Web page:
The increasing congestion of commercial airspaces necessitated more efficient air traffic control (ATC) methods. The Automatic Dependent Surveillance-Broadcast (ADS-B) protocol is at the heart of the next-generation of ATC systems and is currently being rolled out in most countries. With ADSB, an aircraft determines its own position by using global navigation satellite systems and broadcasts it periodically over the 1090-MHz radio frequency to ground stations or other aircraft in proximity. This approach increases the accuracy of aircraft localization and enables lower separation requirements and improved situational awareness for pilots and controllers. At the same time, it is supposed to significantly reduce the costs of air traffic surveillance compared with former independent surveillance radar systems .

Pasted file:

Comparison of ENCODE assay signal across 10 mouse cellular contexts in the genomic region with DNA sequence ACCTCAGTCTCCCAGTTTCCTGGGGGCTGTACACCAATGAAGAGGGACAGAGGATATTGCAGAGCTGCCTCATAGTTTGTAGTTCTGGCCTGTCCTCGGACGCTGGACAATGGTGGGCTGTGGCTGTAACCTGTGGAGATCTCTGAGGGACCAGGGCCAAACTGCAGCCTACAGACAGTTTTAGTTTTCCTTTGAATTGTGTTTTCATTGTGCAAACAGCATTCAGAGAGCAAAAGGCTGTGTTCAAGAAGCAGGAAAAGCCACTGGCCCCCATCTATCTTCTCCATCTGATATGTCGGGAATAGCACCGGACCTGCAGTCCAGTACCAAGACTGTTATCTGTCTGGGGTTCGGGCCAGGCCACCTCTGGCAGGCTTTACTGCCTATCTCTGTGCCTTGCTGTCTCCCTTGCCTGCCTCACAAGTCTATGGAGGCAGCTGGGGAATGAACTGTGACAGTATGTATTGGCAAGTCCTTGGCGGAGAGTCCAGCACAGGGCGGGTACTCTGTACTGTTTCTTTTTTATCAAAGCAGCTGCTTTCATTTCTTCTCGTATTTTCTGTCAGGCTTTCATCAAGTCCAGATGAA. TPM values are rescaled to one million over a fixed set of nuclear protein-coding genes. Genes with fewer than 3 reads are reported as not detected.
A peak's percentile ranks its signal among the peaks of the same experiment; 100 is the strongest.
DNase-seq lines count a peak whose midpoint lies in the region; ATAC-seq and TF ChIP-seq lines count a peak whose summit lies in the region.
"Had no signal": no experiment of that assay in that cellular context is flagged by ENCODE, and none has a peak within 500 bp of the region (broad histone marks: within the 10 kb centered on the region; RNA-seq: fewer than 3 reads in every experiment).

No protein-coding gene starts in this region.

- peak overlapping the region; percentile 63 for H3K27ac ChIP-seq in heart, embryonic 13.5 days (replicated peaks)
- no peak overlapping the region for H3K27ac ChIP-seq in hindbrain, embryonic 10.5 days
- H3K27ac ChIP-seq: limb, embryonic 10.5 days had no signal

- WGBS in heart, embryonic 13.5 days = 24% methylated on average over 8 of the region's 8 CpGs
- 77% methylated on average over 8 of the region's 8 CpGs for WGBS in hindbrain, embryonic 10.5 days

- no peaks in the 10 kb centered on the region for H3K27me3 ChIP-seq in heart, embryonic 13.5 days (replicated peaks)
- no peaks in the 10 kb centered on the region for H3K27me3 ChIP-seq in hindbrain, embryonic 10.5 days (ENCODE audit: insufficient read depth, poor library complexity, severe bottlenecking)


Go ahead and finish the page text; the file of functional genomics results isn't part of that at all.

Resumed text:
However, although ADS-B offers clear advantages going forward, there are many facets of the technology that need further evaluation to ensure a quick and safe adoption. Various concerns with the ADS-B protocol such as security vulnerabilities , wireless channel capacity limits , and data quality  have emerged over the past few years, requiring thorough investigation. This highlight presents an example of such research. Using a large-scale sensor network, we analyze differences in the implementations of the existing real-world ADS-B transponder equipage.
We find that not all implementations adhere to the existing standards and suggest potential exploitation of such differences, in particular, with regard to intrusion detection. Finally, we discuss the privacy implications of aircraft ¡°fingerprints¡± based on link or physical layer features.